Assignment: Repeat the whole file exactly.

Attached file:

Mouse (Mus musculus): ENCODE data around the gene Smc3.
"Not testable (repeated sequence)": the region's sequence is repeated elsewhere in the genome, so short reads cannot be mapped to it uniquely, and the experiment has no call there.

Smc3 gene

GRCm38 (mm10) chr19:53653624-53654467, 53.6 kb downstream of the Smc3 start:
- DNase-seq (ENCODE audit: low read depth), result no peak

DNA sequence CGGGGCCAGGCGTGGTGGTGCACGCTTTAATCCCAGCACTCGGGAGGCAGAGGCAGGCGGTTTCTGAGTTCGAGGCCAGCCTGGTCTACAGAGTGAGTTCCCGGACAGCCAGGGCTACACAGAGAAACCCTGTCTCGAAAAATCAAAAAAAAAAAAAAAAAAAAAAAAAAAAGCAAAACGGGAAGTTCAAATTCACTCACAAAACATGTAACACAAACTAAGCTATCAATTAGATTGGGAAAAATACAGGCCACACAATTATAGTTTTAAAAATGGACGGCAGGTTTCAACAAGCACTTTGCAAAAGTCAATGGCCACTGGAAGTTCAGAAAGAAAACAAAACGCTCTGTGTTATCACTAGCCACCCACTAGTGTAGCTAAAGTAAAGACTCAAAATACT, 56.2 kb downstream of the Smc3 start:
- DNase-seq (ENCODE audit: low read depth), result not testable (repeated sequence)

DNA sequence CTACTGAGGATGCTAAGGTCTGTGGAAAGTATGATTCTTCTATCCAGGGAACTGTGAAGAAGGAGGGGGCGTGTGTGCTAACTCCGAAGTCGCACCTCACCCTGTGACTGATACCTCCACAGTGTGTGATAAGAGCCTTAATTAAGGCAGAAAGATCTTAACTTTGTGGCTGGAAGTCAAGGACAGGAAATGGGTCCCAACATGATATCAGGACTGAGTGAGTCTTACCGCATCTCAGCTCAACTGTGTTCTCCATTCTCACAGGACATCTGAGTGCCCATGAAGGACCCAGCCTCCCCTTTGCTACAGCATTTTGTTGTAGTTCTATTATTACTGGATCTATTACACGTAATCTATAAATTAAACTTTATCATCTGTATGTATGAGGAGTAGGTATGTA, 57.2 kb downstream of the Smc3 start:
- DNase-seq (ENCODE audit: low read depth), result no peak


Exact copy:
Mouse (Mus musculus): ENCODE data around the gene Smc3.
"Not testable (repeated sequence)": the region's sequence is repeated elsewhere in the genome, so short reads cannot be mapped to it uniquely, and the experiment has no call there.

Smc3 gene

GRCm38 (mm10) chr19:53653624-53654467, 53.6 kb downstream of the Smc3 start:
- DNase-seq (ENCODE audit: low read depth), result no peak

DNA sequence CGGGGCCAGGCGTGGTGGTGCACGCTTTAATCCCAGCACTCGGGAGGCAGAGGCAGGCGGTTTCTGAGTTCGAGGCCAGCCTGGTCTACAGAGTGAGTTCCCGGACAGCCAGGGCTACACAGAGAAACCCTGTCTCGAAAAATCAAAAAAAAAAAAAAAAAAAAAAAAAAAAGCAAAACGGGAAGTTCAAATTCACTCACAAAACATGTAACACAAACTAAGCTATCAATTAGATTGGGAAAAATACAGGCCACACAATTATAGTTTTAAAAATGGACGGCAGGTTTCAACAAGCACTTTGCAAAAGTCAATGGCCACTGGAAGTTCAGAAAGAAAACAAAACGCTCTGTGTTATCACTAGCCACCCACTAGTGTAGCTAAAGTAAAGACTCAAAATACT, 56.2 kb downstream of the Smc3 start:
- DNase-seq (ENCODE audit: low read depth), result not testable (repeated sequence)

DNA sequence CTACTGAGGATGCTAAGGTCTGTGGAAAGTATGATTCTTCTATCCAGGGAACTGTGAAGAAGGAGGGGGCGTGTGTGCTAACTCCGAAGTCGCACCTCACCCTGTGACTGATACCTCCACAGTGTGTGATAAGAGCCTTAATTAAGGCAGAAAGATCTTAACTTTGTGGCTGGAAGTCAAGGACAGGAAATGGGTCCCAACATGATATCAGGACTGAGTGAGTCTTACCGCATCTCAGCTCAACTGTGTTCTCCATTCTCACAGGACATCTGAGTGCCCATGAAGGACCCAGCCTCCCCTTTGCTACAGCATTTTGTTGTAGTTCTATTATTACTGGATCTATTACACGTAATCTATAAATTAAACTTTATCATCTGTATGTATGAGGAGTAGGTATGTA, 57.2 kb downstream of the Smc3 start:
- DNase-seq (ENCODE audit: low read depth), result no peak